Maybe heralded nightmares (a sign that the brain was already invaded by this endogenous cytotoxic wave):
who hasn’t experienced a night with impaired sleep from an indigestible dinner? If the microbiota plays a decisive role in the processing of some precursors, catecholamines may come from excessive production or absorption at the gastrointestinal level (think of precursors, as an example some toxins, scombroid toxin etc.).
Other overproduction conditions would derive from endocrine sites where these catecholamines are normally produced. (adrenal glands, etc.) or in conjunction with an inadequate metabolic breakdown.
Finally, will we consider tomorrow the activity of the electromagnetic field produced, both at the brain level, Magnetoencephalography (MEG) and cardiac Magnetocardiography (MCG), with more importance?
You have already seen the prodigious effect of electromagnetic stimulation. transcranial TMS, we will perhaps one day be surprised how long we have been ignoring today regarding some sort of electromagnetic stimulation. Transcardiac which occurs daily in our surrounding technological environment, with more or less favorable repercussions on our ECG, or as in exceptional cases.
I cite an example
Multicenter Study J Emerg Med
. 2012 Dec;43(6):970-5. doi: 10.1016/j.jemermed.2012.03.022. Epub 2012 Jun 5.
Transcardiac conducted electrical weapon (TASER) probe deployments: incidence and outcomes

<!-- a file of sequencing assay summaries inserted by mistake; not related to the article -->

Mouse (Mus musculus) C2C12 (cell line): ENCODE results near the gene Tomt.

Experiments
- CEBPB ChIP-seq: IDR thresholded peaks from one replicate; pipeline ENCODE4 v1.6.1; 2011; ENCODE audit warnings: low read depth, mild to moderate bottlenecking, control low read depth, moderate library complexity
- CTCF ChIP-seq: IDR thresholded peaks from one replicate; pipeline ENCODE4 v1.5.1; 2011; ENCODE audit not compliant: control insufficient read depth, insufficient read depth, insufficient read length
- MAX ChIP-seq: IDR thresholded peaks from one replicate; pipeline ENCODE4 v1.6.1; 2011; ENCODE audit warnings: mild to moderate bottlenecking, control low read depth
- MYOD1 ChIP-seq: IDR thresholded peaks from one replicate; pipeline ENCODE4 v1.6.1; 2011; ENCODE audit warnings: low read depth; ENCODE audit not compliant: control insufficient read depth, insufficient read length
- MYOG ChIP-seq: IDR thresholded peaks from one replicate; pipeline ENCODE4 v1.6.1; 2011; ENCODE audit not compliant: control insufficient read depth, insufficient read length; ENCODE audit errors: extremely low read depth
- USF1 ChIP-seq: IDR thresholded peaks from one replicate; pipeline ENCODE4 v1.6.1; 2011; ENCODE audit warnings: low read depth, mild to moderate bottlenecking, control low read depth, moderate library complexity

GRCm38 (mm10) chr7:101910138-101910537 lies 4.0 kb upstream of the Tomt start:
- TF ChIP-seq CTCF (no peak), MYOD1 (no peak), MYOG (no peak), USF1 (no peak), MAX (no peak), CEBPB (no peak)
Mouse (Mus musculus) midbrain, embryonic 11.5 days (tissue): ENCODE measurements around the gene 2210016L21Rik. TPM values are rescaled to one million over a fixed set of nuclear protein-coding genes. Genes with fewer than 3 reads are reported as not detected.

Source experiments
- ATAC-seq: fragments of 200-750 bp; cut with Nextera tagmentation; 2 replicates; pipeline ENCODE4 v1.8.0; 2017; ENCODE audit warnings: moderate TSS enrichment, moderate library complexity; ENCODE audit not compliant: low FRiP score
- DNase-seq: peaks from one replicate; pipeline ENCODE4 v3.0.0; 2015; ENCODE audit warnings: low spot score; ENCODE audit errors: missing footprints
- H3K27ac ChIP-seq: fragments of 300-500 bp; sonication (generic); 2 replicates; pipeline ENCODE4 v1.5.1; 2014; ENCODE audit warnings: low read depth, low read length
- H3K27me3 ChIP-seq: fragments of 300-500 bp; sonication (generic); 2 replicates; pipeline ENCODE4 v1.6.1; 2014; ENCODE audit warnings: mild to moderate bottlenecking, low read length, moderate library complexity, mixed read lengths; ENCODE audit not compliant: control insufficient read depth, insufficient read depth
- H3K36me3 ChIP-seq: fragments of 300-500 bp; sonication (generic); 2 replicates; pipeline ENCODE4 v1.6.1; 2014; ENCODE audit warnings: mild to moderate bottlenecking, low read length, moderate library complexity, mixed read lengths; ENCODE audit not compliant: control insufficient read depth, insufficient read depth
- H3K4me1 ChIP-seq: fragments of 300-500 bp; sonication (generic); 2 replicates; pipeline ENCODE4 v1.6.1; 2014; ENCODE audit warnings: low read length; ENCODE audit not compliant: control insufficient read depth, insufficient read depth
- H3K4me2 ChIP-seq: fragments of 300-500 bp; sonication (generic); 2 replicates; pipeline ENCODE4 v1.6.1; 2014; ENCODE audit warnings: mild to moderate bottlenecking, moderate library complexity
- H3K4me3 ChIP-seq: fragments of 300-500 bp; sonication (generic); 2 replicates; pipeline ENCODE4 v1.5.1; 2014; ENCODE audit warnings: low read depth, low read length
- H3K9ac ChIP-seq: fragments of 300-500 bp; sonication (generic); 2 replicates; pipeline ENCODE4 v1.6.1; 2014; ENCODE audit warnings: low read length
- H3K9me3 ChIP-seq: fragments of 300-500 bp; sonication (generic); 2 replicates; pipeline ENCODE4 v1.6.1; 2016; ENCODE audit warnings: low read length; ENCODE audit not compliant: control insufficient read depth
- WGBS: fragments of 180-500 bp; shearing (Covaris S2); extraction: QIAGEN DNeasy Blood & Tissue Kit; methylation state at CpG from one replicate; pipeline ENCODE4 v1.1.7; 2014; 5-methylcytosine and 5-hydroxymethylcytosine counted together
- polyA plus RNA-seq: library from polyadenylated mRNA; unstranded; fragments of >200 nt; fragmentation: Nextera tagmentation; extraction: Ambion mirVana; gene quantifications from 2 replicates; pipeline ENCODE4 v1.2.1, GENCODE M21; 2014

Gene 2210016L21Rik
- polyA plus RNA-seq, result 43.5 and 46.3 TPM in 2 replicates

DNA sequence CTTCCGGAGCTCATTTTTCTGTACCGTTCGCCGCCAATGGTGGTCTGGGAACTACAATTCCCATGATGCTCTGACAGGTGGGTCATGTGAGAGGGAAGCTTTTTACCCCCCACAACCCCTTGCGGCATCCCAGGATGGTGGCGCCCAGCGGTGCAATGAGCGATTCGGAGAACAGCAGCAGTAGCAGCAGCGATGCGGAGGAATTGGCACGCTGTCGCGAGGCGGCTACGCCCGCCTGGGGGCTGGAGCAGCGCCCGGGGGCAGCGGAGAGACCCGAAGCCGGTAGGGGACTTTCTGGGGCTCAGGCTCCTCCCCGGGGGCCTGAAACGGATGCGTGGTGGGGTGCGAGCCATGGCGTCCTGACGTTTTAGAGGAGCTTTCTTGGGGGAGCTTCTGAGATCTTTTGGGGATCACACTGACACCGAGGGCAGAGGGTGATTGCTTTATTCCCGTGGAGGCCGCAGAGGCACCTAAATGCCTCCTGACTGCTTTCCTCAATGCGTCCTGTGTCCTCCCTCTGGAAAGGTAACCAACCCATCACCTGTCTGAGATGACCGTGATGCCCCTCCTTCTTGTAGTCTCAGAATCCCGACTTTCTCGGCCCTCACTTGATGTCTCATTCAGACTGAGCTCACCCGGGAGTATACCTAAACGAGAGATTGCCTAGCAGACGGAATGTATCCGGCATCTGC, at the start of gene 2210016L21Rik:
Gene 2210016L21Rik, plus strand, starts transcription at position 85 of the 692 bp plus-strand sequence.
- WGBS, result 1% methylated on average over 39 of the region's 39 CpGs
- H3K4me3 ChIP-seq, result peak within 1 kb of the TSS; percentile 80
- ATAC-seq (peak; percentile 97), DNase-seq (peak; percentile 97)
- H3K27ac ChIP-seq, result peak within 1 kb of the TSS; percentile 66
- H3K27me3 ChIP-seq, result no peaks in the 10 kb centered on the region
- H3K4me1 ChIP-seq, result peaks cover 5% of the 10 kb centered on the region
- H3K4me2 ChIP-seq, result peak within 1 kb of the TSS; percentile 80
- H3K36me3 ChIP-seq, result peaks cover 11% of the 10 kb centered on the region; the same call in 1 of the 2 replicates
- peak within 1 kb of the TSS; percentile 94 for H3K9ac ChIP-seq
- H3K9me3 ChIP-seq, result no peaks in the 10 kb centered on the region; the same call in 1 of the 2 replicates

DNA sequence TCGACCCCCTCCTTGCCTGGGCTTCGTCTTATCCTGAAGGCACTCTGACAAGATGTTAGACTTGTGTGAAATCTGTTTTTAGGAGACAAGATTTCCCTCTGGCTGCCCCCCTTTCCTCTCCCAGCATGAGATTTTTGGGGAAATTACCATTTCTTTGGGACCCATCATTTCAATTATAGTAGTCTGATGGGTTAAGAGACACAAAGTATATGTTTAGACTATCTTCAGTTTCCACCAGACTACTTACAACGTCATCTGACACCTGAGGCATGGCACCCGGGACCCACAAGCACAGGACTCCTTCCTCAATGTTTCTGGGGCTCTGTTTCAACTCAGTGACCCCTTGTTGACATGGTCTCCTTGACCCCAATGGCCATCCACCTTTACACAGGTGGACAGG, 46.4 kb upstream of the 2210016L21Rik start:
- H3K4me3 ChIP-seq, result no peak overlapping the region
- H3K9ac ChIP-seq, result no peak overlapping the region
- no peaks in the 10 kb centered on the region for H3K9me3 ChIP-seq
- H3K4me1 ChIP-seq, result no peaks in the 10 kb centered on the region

William P Bozeman 1, Eric Teacher, James E Winslow
I have never been speechless when reading or researching my conditions that no one can figure out and I’ve been lucky 4 times that i didn’t die, thanks to my son. This is exactly what happens to me – sleeping and wake up unable to breathe, if something scares me or anything that gets me worked up and it goes from my brain to my entire body. I’m in the hospital with “possibly heart attack or seizures or ms relapse or anything at this point and no one knows what is wrong and I’m 42 and have lost 12 years of my life with my son who’s 14 because all they say is irregular heart rhythm or heart arrhythmias, but they don’t even tell me about these i find out when i read my reports so basically I’m being untreated for A serious medical condition and basically ignored. I need help because my son needs me and i have MS and seizures along with other medical issues but they still can’t find out why i am losing my memory and I’m like an elderly patient at 42
Being speechless to give an answer to a request for help: this is what a doctor generally fears most during his work.
I suppose the doctors are following your case adequately
Even though I can’t find a concrete solution to what is happening to you, I still want one thing: express the sincere hope that you are better, that the medical solution you need will soon be found.
In my work as a doctor, I have often not considered the effects of words on the patient’s health as important as how they are received: in reality they can be good or bad in the true physical sense.